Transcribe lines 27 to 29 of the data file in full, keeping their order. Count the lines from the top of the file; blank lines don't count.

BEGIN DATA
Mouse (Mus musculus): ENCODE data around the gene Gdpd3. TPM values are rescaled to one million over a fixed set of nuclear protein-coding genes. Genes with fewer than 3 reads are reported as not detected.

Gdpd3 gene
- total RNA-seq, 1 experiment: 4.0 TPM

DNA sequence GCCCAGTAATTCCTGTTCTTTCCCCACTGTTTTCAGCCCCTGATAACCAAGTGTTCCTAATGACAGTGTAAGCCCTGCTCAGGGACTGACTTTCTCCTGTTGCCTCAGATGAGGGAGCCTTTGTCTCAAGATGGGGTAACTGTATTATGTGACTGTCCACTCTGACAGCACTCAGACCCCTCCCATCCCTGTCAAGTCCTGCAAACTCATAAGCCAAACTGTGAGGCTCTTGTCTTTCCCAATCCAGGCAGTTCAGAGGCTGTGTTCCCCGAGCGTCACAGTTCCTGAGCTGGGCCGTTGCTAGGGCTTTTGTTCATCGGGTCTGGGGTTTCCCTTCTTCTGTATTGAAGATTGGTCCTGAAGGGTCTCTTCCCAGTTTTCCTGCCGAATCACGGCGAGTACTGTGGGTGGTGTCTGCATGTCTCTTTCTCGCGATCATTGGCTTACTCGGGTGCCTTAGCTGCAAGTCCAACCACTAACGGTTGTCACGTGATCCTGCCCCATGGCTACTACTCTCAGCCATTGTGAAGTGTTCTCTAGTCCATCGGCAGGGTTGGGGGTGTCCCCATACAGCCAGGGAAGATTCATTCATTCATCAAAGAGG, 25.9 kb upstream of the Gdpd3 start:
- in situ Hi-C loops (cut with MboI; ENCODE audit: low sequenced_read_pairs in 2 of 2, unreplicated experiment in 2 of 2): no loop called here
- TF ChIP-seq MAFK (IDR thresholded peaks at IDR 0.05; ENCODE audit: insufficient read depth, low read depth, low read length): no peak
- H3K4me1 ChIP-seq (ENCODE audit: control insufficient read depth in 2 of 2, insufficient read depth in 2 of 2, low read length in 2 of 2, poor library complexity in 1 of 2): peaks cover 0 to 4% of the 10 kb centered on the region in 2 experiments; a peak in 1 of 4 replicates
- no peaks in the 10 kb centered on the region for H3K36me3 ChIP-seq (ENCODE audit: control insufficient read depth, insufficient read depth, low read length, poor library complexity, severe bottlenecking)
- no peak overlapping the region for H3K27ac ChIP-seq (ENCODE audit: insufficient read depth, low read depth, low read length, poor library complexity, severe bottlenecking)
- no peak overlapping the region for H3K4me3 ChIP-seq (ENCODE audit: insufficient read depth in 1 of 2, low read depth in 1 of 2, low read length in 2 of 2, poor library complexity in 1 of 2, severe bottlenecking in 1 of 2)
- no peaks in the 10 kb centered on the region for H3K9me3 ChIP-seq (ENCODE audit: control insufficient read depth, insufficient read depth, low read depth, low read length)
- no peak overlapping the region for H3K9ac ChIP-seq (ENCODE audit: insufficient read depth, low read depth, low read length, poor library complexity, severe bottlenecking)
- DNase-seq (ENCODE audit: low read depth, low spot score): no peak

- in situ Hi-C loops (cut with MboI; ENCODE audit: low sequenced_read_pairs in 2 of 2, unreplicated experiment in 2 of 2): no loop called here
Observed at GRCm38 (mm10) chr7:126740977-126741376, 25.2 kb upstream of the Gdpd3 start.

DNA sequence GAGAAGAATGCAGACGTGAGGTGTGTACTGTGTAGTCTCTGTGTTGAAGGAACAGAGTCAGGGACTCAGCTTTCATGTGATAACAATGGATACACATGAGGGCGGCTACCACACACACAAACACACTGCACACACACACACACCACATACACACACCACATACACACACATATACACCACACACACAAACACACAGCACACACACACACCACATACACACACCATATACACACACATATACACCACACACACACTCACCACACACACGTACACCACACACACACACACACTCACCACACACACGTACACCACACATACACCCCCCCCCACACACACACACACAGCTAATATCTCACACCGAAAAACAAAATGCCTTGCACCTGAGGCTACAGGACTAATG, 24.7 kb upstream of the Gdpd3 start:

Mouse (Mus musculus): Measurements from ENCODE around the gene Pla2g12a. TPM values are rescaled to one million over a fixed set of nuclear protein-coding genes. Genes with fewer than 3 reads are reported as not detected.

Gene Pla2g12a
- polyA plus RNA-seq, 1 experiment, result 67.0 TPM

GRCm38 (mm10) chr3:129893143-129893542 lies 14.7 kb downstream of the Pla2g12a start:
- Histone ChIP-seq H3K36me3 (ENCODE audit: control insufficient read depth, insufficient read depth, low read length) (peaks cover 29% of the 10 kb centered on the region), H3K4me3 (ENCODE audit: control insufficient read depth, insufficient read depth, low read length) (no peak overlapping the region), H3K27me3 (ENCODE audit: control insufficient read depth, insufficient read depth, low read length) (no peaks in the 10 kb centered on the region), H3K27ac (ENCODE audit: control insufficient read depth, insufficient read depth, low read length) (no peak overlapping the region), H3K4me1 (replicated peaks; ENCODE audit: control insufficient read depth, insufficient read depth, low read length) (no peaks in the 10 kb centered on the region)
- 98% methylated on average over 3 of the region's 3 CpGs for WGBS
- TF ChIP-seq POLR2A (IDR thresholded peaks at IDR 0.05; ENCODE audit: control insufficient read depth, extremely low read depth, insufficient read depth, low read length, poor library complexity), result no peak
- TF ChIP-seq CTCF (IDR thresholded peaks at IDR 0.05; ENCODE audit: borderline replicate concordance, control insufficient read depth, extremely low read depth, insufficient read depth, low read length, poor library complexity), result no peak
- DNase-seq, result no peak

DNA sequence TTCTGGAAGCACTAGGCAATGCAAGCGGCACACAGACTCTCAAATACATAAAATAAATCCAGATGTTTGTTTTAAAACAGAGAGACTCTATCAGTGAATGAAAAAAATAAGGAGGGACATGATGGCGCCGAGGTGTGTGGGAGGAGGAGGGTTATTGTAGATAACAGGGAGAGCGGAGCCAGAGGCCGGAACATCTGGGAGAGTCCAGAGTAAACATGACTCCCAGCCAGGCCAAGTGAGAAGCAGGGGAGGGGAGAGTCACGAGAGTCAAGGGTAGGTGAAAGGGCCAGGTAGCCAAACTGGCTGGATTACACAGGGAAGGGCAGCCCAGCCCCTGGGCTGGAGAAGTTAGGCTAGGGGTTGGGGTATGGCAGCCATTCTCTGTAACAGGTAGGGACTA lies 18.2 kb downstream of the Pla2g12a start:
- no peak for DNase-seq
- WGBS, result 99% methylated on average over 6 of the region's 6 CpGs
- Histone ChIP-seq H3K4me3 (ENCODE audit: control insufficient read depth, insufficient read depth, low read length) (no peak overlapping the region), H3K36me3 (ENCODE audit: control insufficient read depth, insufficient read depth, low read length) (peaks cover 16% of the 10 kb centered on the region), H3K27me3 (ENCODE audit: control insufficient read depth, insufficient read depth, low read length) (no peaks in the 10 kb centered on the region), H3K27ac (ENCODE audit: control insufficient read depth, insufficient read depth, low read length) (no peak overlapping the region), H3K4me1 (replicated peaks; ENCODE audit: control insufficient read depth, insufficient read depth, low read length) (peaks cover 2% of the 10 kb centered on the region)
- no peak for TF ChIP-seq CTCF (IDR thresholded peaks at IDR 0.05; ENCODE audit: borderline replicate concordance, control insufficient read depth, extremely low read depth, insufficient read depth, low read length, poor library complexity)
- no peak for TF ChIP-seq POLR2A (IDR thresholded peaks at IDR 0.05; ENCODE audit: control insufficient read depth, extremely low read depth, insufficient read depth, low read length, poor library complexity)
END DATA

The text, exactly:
- no peak for DNase-seq
- WGBS, result 99% methylated on average over 6 of the region's 6 CpGs
- Histone ChIP-seq H3K4me3 (ENCODE audit: control insufficient read depth, insufficient read depth, low read length) (no peak overlapping the region), H3K36me3 (ENCODE audit: control insufficient read depth, insufficient read depth, low read length) (peaks cover 16% of the 10 kb centered on the region), H3K27me3 (ENCODE audit: control insufficient read depth, insufficient read depth, low read length) (no peaks in the 10 kb centered on the region), H3K27ac (ENCODE audit: control insufficient read depth, insufficient read depth, low read length) (no peak overlapping the region), H3K4me1 (replicated peaks; ENCODE audit: control insufficient read depth, insufficient read depth, low read length) (peaks cover 2% of the 10 kb centered on the region)